My partner and I have to wait a few more years before we get started on actively preparing the curriculum required for homeschooling, but that doesn't mean I'm not already paying attention to the Maria Montessori lessons that could benefit our child. Our baby is only 9 months, so the sense of urgency has yet to kick in with respect to getting in the first day of school spirit, but many of those lessons are, I've learned, already applicable.
Both of us are eager and excited to embark on the journey of education with our child, and develop a curriculum that incorporates elements of different teaching philosophies that we feel can best prepare our babe for life inside and outside of the classroom. We want to teach our child that the “classroom” can take many forms, and education itself is something that isn’t always confined to a traditional classroom.
Of the many books I’ve been reading to prepare for life as a homeschooling parent, the one text that’s impacted me most deeply is The Montessori Method, by Maria Montessori. In it, Montessori explains the importance of children’s individuality, while detailing how to make sure that a child is able to thrive in learning environments according to their unique emotional, physical, psychological, and intellectual needs.
The Montessori Method hasn't just prepared me for homeschooling; it's given me tools to help better prepare my child in all areas of life. Given different children’s unique needs, and the unique circumstances of their caregivers, some of these lessons may not be applicable to your life, but the overall message can still inspire new ways of thinking about and engaging with children.
1. Discipline Must Come Through Liberty
In her book, Montessori explained that a discipline person is someone who is a “master of himself, and can, therefore, regulate his own conduct when it shall be necessary to follow some rule of life.” She urged caregivers and educators to encourage children to move instead of sit still, to create and explore rather than stay in one place. Through habit and practice, she explained, children learn to “perform easily and correctly the simple acts of social or community life.”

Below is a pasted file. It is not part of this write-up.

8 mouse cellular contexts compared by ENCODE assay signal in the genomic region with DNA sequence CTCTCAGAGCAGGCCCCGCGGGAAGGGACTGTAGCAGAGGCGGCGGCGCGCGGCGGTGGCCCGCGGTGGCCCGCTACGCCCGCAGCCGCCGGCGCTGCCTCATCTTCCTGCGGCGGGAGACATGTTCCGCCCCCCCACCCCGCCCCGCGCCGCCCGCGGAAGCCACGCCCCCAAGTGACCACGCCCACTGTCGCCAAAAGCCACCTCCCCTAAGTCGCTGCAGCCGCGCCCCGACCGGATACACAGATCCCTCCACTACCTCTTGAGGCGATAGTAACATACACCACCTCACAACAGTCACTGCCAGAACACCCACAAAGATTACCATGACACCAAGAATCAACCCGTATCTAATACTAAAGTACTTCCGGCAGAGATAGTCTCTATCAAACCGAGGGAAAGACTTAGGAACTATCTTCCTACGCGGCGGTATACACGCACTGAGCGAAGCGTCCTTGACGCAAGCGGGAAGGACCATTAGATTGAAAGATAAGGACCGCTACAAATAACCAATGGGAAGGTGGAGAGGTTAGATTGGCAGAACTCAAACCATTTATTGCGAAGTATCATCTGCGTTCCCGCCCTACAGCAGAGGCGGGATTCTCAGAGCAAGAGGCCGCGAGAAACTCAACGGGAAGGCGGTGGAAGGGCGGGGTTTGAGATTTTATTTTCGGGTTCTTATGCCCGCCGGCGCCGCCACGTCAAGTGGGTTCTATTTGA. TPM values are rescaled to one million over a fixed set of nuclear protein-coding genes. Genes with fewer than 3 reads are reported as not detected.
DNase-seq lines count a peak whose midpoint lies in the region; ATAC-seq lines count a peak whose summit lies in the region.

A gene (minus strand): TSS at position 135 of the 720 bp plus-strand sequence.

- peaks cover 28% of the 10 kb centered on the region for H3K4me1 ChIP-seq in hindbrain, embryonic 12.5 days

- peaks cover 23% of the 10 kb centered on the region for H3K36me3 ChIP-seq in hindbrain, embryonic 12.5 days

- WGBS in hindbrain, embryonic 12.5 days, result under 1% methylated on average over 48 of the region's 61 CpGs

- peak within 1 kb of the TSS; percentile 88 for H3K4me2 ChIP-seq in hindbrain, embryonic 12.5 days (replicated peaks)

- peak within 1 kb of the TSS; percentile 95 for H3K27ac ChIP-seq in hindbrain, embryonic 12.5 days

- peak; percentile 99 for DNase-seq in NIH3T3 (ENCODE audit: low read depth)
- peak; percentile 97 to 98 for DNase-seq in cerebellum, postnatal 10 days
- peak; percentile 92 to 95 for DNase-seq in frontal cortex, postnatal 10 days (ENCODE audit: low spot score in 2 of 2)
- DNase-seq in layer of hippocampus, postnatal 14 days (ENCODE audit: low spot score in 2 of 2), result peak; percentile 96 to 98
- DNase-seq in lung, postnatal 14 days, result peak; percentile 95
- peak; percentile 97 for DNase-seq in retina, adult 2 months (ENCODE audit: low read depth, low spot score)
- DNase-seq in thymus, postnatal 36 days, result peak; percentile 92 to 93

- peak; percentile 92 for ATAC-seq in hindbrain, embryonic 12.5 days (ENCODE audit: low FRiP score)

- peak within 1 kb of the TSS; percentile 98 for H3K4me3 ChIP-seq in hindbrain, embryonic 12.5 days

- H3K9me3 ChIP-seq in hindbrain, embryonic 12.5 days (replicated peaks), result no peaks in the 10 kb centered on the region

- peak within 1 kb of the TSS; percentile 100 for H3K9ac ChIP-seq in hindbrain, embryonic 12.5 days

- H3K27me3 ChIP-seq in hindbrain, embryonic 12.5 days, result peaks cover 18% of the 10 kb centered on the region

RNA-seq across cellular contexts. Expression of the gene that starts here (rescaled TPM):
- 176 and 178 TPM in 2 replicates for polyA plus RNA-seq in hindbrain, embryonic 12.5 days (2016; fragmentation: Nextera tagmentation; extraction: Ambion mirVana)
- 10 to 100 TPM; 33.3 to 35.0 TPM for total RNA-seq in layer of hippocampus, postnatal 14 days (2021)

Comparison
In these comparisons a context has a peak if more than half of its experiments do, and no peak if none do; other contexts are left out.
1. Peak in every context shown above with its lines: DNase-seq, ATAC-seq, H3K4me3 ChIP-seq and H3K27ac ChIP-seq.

Sometimes, we hinder children from learning new things or having transformative experiences when we limit their ability to explore. By encouraging a sense of freedom and liberty, but responding accordingly when they behave in a way that is inappropriate, you avoid teaching your child to associate “good” behavior with sitting still and “bad” behavior with action and movement. By letting them learn about discipline through freedom and liberty, you’re helping your child associate adventure with learning.
2. The Home Is An Intimate Space Of Learning
Montessori wrote that the home “is the giver of moral life, of blessings; it cares for, it educates and feeds the little ones. Within it, the tired workman shall find rest and newness of life. He shall find there the intimate life of the family, and its happiness.”
A home is more than just four walls and place to rest your head. And, in many cases, it’s important for children to understand that. From deep conversations in the living room to cooking together in the kitchen or playing games in the bedroom, the home can be a learning environment in many respects.